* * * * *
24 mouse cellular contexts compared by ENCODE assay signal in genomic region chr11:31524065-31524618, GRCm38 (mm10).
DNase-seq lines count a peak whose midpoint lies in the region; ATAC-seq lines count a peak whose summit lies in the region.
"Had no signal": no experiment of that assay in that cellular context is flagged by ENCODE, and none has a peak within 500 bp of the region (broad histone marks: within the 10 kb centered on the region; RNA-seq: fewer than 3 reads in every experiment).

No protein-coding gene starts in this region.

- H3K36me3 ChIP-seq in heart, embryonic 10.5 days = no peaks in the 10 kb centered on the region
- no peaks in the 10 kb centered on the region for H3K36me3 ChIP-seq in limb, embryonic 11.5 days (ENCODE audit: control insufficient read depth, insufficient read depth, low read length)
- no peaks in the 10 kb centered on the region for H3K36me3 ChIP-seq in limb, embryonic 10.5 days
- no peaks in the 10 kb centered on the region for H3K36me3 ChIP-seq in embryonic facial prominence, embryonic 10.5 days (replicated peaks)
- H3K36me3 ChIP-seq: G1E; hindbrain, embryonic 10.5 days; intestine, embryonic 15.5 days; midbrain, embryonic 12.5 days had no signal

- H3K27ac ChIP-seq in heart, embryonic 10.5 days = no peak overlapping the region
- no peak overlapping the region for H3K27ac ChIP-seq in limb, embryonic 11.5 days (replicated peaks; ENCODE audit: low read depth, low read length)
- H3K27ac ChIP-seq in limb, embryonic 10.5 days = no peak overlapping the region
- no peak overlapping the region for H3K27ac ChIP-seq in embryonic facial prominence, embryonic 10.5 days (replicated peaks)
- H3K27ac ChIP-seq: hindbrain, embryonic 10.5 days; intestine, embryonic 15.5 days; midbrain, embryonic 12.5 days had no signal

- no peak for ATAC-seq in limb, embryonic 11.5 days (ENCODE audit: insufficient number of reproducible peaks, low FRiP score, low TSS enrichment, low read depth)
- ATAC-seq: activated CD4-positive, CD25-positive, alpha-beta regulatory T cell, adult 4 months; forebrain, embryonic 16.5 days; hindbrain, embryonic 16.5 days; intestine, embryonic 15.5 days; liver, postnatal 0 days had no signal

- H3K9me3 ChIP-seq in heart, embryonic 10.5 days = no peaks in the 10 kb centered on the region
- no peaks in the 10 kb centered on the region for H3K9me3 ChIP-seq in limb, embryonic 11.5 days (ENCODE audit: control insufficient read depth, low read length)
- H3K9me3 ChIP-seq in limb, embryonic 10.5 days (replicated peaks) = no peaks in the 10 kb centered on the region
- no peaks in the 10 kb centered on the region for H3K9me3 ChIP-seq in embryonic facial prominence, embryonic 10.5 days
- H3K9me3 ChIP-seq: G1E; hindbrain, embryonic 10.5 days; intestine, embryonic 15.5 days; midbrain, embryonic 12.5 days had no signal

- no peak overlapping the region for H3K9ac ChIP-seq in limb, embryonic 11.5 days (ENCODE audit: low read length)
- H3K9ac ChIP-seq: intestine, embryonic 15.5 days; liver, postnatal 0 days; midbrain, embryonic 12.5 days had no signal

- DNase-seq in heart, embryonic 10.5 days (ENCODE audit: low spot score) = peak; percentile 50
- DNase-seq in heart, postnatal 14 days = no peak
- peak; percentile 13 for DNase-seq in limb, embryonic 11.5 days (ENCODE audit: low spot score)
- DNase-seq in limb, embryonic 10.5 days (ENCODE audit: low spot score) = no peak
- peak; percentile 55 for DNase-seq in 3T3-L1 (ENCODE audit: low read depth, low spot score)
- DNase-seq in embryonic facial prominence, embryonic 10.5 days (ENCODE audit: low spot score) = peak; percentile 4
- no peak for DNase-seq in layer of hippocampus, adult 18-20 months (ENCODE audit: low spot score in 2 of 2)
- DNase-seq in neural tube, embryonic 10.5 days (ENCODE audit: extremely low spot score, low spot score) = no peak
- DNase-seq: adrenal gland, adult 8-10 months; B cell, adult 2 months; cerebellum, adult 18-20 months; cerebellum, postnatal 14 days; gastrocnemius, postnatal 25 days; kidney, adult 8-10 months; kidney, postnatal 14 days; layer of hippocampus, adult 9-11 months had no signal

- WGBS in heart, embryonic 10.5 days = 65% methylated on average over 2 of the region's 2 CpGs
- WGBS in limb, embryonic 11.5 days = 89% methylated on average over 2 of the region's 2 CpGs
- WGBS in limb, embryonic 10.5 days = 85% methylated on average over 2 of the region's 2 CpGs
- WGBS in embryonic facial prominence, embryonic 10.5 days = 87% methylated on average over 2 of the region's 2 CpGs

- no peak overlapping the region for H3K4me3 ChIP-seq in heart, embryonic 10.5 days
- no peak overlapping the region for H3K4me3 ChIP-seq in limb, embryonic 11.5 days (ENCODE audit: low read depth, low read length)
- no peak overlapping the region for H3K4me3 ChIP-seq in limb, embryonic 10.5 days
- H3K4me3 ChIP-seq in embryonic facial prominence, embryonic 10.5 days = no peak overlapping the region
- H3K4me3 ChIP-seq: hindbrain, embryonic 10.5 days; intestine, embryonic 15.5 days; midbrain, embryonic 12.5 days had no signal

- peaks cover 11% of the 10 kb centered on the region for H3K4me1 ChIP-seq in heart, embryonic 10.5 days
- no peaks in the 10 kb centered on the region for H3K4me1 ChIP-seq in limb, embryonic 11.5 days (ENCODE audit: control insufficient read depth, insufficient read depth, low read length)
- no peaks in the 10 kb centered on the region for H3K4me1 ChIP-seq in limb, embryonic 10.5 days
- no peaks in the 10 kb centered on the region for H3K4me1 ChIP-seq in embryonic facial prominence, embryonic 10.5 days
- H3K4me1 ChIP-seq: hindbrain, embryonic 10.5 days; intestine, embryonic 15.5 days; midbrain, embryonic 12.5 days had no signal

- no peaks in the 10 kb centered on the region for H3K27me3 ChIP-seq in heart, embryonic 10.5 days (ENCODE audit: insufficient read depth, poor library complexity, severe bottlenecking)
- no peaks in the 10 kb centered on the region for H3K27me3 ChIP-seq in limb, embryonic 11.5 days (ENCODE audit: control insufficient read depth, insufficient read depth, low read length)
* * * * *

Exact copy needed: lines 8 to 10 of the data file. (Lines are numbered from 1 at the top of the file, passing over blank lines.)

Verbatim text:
- no peaks in the 10 kb centered on the region for H3K36me3 ChIP-seq in embryonic facial prominence, embryonic 10.5 days (replicated peaks)
- H3K36me3 ChIP-seq: G1E; hindbrain, embryonic 10.5 days; intestine, embryonic 15.5 days; midbrain, embryonic 12.5 days had no signal

- H3K27ac ChIP-seq in heart, embryonic 10.5 days = no peak overlapping the region